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Lecture 16

# Lecture 16.pdf

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University of Waterloo

Mathematics

MATH 136

Robert Sproule

Winter

Description

Monday, February 10 − Lecture 16 : Subspaces associated to linear mappings
Concepts:
1. Kernel of a linear mapping.
2. Range of a linear mapping
3. Codomain of a linear mapping
4. Kernel of a linear mapping viewed as a subspace.
16.1 Definition − Let T: ℝ → ℝ be a linear mapping. The range, Range(T), of T is a
m
subset of ℝ defined as follows:
m n
Range(T) = {y ∈ ℝ : y = T(x) for some x in ℝ }.
The set is referred to as the codomain of T. The notion of the “range” does not only apply
to linear mappings. It is used in relation to any function. Every function f : A → B has a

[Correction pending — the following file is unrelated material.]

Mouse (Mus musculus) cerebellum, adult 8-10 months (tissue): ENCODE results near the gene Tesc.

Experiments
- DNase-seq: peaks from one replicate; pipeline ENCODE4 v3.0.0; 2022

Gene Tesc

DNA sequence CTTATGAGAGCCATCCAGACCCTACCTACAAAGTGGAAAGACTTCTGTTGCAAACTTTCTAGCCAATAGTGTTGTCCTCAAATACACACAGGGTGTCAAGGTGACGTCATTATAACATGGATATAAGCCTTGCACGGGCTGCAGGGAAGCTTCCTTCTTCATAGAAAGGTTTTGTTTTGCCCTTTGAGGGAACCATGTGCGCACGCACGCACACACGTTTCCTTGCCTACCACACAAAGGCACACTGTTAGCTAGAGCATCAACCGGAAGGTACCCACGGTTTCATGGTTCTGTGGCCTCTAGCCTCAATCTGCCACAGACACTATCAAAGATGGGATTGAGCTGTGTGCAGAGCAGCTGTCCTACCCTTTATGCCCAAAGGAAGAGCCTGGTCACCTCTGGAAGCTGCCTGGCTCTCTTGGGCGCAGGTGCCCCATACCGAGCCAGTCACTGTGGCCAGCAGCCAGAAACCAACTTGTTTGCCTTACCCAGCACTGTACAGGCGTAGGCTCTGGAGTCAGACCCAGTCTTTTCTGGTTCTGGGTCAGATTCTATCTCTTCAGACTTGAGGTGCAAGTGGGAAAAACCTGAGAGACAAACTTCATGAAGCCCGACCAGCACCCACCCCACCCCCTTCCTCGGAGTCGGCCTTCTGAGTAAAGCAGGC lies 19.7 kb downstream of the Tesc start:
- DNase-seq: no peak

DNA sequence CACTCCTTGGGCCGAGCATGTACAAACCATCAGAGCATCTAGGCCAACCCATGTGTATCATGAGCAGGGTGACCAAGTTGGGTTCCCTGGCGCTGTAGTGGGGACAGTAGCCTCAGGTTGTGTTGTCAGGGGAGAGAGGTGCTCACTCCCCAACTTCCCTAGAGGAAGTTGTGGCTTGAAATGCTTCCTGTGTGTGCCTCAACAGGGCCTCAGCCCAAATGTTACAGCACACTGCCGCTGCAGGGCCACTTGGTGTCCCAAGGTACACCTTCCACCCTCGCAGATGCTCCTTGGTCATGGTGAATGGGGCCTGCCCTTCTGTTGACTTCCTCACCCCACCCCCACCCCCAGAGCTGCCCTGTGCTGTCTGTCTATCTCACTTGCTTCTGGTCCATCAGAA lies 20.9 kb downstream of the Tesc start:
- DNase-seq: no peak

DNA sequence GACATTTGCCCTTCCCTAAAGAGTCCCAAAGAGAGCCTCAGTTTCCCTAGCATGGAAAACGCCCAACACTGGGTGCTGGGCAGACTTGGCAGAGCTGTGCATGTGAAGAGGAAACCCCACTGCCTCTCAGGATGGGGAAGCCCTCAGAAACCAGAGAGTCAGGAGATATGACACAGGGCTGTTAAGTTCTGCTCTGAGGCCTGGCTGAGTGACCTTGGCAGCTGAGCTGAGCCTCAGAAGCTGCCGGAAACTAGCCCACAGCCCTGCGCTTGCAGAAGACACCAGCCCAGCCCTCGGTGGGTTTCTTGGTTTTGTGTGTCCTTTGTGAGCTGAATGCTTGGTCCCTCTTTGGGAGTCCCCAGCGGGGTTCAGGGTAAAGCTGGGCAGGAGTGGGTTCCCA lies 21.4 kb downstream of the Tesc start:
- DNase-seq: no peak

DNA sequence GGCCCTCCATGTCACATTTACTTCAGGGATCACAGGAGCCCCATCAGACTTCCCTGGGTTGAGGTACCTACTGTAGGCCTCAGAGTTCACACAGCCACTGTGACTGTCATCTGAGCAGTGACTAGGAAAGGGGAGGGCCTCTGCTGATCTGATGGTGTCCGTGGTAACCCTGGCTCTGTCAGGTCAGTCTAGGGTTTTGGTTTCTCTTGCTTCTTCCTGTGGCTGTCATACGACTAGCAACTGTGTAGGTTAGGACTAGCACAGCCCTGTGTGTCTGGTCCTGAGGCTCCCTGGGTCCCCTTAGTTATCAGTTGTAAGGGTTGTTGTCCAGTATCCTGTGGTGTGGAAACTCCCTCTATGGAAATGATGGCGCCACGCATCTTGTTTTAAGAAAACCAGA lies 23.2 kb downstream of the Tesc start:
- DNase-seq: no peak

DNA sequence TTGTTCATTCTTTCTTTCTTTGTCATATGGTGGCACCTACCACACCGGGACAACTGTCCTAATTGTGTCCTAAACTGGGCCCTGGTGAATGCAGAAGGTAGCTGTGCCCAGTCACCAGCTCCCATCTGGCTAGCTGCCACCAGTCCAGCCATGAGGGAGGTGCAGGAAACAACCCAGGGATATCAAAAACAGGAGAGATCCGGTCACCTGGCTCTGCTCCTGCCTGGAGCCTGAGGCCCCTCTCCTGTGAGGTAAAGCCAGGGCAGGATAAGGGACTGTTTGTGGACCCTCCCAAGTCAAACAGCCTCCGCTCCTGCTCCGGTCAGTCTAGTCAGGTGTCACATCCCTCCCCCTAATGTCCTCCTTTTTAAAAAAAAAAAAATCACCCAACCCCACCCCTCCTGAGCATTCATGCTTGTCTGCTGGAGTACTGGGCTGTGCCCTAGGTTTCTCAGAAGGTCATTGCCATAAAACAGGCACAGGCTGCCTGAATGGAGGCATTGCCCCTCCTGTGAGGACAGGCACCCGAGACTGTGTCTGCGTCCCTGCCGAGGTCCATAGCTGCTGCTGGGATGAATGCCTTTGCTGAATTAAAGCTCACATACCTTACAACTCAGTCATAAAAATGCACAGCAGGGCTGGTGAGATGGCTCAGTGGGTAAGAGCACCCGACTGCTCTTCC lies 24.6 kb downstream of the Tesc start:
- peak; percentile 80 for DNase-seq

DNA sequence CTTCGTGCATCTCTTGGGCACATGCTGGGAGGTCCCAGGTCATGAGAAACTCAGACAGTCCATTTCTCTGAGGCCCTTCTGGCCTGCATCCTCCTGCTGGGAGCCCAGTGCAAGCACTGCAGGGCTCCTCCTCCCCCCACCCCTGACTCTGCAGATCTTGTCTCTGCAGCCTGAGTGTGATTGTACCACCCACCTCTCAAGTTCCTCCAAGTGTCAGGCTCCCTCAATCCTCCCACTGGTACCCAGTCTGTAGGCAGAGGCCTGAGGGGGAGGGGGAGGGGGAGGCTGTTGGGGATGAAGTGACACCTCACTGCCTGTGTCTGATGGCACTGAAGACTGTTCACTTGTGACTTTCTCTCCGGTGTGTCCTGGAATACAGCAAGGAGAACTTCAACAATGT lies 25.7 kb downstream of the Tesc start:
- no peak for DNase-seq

range which is a subset of Bdefined precisely as stated above.The range of a function
can be a proper subset of the codomain.
16.1.1 Observation – For any linear mapping T, 0 belongs to the range of T.
Notice that if T : ℝn→ ℝ is a linear mapping then 0-vector in ℝ must belong to the
n m
Range(T) since if u ∈ ℝ then T(0u) = 0T(u) = 0 ∈ ℝ . So, for any linear mapping T,
0 belongs to the range of T.
n m
16.1.2 Theorem – If T : ℝ → ℝ is a linear mapping the range(T) is a subspace of
ℝ .
Proof : Since Range(T) contains the 0-vector it is non-empty. Let u and v be vectors in
range(T). Then there exists a and bin such that T(a) = u and T(b) = v. Since T is
linear, αu + βv = αT(a) + βT(b) = T(αa + βb). So αu + βv ∈ Range(T). So Range(T)
is closed under linear combinations and so is a subspace.
16.1.3 Theorem – Let A m×n = [c 1 …2c ] n m×n be the matrix induced by the linear
mapping T : ℝ → ℝ . Then Range(T) = Span{c c … c }, a subspace of ℝ . m
1 2 n
Proof :
- Given: That T(x) = Ax = [c c … c ]x for all x in ℝ . n
1 2 n
- The range of T is the set all vectors y in ℝ such T(x) = y for some x in ℝ . Then
m
the range of T is the set of y in ℝ such that Ax = y has a solution.
- The matrix equation Ax = d has a solution if and only if Ab = d for

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